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Who Are America’s Worst (and Best) Drivers?

Hint: think political and highway gridlock.

by on Aug.29, 2012

Drivers in D.C. are far more likely than most to have a crash, according to an Allstate study.

Are you a good driver?  A new study by Ford Motor Co. suggests 99% of Americans will answer, “Yes.”  It’s always the other driver.

But where does the other guy live? That’s what Allstate set out to find and, as one of the nation’s oldest and largest automotive insurance companies, it has the data to deliver an answer.  Of course, there are any number of ways to define “worst.”  But Allstate didn’t look at rudest, most aggressive or even those with the most points on individual driving records.  It focused on where motorists had the most collisions.

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And there, the data pointed to the same town that also seems to have the worst gridlock in its core business – of government – Washington, D.C.

On the positive side, the new study found the best drivers are based in Sioux Falls, South Dakota.  In fact, that’s the fifth time in the eight-year history of the “Allstate America’s Best Drivers Report” that Sioux Falls set the lead.

The study “was created to boost the country’s discussion on safe driving. Each year we hope the report will increase awareness about the importance of being tolerant and attentive behind the wheel,” said Mike Roche, Allstate’s senior vice president of claims.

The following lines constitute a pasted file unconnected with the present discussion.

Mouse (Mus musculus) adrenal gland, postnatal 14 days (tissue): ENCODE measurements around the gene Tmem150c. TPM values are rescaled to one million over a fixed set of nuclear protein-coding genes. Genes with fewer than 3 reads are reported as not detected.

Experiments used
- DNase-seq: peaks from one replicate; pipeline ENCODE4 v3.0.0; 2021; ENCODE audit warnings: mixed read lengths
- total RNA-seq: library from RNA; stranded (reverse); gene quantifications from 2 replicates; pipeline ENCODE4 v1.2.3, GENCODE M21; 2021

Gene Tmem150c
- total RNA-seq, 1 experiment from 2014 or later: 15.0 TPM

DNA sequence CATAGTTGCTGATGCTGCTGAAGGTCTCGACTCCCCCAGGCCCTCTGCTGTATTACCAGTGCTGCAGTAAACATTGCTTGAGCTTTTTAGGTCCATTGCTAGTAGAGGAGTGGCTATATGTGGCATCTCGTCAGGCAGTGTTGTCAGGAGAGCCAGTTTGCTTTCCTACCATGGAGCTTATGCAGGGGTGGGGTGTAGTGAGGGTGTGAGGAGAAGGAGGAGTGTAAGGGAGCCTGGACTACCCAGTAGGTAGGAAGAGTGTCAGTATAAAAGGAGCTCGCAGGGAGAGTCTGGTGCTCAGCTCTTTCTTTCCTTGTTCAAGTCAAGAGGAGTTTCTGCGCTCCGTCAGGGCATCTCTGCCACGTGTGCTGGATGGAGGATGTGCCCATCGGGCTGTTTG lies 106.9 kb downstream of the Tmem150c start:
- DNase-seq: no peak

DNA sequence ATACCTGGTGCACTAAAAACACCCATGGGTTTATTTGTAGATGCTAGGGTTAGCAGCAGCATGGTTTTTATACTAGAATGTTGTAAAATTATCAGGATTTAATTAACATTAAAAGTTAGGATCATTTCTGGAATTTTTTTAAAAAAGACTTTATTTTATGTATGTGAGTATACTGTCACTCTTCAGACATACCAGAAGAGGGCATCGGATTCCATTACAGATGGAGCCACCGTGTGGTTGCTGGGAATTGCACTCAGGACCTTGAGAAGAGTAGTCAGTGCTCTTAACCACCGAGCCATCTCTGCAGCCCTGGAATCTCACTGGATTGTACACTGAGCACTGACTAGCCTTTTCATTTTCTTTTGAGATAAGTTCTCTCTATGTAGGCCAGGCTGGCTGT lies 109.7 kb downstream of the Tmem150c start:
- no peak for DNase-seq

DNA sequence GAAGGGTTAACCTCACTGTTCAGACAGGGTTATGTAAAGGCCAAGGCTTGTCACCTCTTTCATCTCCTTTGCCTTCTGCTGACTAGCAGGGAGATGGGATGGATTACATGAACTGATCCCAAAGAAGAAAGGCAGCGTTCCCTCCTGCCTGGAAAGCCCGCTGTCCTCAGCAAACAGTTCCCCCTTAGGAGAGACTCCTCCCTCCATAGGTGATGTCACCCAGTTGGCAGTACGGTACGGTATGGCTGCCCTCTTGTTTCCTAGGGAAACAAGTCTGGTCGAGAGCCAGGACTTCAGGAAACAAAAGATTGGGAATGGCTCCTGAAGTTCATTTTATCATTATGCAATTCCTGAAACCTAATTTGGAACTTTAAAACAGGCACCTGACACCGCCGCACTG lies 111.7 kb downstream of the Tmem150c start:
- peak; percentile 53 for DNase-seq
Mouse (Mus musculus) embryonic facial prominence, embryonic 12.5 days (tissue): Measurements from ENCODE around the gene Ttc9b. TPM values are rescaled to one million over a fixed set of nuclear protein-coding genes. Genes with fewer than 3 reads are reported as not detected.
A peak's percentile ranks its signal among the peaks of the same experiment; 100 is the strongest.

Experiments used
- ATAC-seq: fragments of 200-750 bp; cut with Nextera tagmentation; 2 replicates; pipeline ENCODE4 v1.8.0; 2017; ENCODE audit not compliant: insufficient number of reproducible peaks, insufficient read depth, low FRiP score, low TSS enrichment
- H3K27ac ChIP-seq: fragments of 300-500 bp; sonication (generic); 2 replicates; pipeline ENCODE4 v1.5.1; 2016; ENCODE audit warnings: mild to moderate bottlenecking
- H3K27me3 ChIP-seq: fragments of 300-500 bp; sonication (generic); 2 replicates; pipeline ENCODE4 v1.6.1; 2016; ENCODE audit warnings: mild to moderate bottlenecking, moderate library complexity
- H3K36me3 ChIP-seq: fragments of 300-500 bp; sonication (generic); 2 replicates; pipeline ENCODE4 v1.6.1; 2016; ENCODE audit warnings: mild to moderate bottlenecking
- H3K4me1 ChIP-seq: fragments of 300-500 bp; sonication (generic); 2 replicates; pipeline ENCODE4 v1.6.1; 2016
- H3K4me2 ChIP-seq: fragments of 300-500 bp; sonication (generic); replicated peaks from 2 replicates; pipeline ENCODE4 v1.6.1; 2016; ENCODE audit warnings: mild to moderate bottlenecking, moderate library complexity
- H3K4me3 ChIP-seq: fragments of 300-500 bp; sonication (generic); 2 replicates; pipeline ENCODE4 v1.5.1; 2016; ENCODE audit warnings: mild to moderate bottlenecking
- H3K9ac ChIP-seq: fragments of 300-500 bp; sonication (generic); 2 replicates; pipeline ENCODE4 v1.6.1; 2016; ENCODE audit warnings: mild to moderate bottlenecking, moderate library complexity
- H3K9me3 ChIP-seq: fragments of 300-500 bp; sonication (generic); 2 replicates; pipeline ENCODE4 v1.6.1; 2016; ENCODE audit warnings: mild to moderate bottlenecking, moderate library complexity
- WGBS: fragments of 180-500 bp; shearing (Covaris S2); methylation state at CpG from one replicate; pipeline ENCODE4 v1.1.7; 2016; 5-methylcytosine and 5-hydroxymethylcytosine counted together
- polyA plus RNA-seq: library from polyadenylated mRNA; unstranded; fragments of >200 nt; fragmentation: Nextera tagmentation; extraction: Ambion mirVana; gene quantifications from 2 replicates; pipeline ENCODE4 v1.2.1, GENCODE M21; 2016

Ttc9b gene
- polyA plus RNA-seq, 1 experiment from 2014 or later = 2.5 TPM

How much of a difference can there be between one city and the next?  Up in Sioux Falls, the typical motorist is 27.6% less likely to have a collision than the typical U.S. driver – based on a weighted two-year average, Allstate said.  That means the likelihood of one collision every 13.8 years.

And in D.C.?  Get out of the way, the typical driver will crash every 4.7 years, or 112.1% more often than the average American.

Other big cities in the bottom ten included Philadelphia, Baltimore and, not surprisingly, Washington, D.C. suburb Alexandria, Virginia.

Perhaps the one big surprise was the absence of Boston, a city that almost takes pride in its bad driving skills.  But that turns out to be a statistical anomaly. Allstate didn’t provide insurance in Massachusetts for both of the years it studied.  It also skipped some regions of Florida, Utah and Colorado.

Among the best cities, Boise, Idaho was a close second, followed by Fort Collins, Colorado, Madison, Wisconsin and Lincoln, Nebraska.

With rare exception, motorists in smaller, Middle American towns were shown to be far less likely to have a collision than the national norm.  Bigger cities, especially along the coasts, were far more likely to put in for insurance claims. Surprisingly, New York wasn’t in the Top 10, though its drivers were still about 41% more likely to have a collision during the two-year survey period.

There were a few exceptions among the bigger city rule, Tucson showing up as Allstate’s 15th-safety city, Milwaukee landing in the 15th spot, followed immediately by Kansas City, Missouri.

Of the 195 metropolitan areas analyzed by Allstate, California had five among the worst 25, followed by New Jersey with four.  Florida and Virginia each had three.

Why publish the list? Allstate’s Roche said his company hopes that by making motorists aware of the risks they might think about ways to improve their own behavior behind the wheel.

“Minimizing distractions, obeying traffic laws, and using your car’s safety features like turn signals and headlights, are all ways to be safer, no matter where you drive,” he said.

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